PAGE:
A pancreatic mass was revealed in a 40-year-old woman by abdominal ultrasonography at a routine health check. She did not complain any relevant symptoms. Her family history, past history, physical examination, and laboratory test were unremarkable, except slightly elevated serum CA15-3 (30.04 U/ml; normal, <25 U/ml). Abdominal CT showed a well-demarcated solid mass measured 4.5 cm×4.2 cm in the uncinate process of the pancreas (Fig 1A). Contrast-enhanced CT showed that the tumor demonstrated dramatical enhancement at pancreatic and portal vein phases (Fig 1B, C) . Several low-density foci were revealed also at plain and enhanced scans. Mild dilation of pancreatic duct was noted at the body and tail of pancreas. No biliary dilation or liver lesions were detected. The resected mass was grey-yellow in color, with multifocal hemorrhagic areas and cystic degeneration. Microscopically, the tumor was composed of nests of cells arranged in a classic Zellballen pattern separated by a delicate vascular network (Fig 1D). The chief cells showed positive staining to neuron-specific enolase, chromogranin A, synaptophysin, and cytokeratin (Fig 1E), but showed negative response to insulin, somatostatin, and glucagon. Less than 2% of the tumor cells were positive to Ki67, indicating a low proliferation ratio. The chief cells were surrounded by S-100 protein-positive sustentacular cells (Fig 1F). Regional lymph nodes and the resected margins were free of tumor cells. A diagnosis of paraganglioma of the pancreas was established.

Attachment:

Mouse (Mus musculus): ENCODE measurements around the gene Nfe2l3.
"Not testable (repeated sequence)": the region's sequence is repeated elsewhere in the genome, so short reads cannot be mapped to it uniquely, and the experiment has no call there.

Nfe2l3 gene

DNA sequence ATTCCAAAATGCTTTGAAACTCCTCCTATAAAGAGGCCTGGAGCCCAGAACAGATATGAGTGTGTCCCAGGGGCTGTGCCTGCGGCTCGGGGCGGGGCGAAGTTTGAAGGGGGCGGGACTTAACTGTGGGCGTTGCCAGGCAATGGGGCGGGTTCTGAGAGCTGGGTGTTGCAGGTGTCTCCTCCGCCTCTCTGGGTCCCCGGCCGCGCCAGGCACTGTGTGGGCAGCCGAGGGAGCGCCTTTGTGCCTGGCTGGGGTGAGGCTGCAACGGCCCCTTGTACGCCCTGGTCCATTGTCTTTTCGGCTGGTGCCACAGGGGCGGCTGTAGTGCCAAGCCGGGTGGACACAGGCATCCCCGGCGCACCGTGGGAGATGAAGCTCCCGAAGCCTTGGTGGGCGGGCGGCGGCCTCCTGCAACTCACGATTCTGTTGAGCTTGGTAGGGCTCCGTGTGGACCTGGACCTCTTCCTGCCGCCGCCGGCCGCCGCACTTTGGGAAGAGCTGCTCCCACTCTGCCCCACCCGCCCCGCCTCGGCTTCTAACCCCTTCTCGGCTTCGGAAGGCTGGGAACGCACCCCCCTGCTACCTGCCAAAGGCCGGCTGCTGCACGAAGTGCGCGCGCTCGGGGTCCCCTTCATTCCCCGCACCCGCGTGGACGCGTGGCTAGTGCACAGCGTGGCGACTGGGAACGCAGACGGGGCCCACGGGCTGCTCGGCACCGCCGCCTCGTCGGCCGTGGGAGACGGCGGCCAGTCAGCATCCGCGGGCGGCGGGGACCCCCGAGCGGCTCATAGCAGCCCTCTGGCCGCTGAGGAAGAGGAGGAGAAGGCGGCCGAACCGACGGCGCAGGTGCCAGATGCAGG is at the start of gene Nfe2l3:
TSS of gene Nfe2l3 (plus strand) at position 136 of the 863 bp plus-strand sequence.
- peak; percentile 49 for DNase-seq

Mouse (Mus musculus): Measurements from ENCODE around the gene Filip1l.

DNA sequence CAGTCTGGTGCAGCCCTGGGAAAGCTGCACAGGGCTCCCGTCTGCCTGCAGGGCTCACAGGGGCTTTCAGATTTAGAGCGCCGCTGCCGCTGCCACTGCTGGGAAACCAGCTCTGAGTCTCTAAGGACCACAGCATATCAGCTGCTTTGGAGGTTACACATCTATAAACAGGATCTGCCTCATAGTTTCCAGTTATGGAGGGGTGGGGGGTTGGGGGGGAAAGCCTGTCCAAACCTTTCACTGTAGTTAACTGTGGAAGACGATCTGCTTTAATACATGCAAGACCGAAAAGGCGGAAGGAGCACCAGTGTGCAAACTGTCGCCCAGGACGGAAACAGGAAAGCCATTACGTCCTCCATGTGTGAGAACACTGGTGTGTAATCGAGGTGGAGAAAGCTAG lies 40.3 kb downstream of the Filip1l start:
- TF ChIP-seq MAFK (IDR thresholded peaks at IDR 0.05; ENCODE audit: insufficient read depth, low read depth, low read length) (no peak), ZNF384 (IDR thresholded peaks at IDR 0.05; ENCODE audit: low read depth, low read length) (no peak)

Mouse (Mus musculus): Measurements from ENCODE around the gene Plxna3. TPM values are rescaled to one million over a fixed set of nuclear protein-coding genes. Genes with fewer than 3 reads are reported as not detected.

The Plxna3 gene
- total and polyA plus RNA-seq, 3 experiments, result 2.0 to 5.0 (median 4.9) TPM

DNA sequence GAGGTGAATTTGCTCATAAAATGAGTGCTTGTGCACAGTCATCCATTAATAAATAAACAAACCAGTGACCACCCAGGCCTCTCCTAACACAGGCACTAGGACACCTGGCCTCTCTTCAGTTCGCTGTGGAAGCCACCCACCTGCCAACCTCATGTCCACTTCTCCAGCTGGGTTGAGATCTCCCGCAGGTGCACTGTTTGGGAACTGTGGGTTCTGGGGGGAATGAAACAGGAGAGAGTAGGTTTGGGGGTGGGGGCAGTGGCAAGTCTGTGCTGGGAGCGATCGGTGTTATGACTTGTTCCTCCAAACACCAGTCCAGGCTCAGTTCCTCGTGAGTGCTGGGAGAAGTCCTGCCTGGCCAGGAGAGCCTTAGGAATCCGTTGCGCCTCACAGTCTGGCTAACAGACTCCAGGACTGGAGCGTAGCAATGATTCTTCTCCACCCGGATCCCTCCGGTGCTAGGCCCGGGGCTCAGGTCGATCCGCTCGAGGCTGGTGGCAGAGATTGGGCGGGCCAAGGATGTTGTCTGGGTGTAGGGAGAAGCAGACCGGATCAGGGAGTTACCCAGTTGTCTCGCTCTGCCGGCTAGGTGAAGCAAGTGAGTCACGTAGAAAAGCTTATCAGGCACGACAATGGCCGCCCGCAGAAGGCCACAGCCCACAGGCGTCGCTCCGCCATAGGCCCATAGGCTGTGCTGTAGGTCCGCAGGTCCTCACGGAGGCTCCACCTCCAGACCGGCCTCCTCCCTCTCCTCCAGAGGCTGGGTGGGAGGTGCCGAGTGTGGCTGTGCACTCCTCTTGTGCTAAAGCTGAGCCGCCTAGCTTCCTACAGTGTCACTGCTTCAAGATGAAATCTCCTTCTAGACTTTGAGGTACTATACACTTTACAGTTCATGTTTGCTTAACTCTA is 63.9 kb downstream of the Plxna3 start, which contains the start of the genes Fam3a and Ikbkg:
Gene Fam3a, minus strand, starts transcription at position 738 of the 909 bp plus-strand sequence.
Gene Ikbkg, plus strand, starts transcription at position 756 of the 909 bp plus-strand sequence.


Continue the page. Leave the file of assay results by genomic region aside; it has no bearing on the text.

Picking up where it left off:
Figure 1. A. Non-enhanced abdominal CT shows a well- circumscribed mass (thick black arrow) with a low density (37 HU) in the uncinate process of the pancreas; B. The mass enhances remarkably (181HU) with isodensity to the aorta in the arterial phase. Non-enhancing patchy areas are found inside the tumor. Intratumoral vessels are obscure. Peritumoral arteries are rich and slightly thickened (thin white arrows). No obvious drainage veins of the tumor are observed. There is early contrast filling of the portal vein (black arrowheads); C. The mass is still well enhanced (135HU) in the venous phase, while the non-enhancement areas shrank compared with those in the arterial phase. The head section of the main pancreatic duct is displaced anteriorly and the main pancreatic duct shows diffuse and mild dilation (black arrowheads). No dilation of biliary ducts is observed; D. Microscopically, the tumor is composed of nests of cells arranged in a classic Zellballen pattern separated by a delicate vascular network. Nuclei of the chief cells are round to oval in shape, large, and hyperchromatic without obvious mitosis. Cytoplasm is eosinophilic in most chief cells and clear in others (Magnification ×200); E. The chief cells show positive staining to cytokeratin (Magnification ×200); F. The chief cells are surrounded by S-100 protein-positive sustentacular cells (Magnification ×200).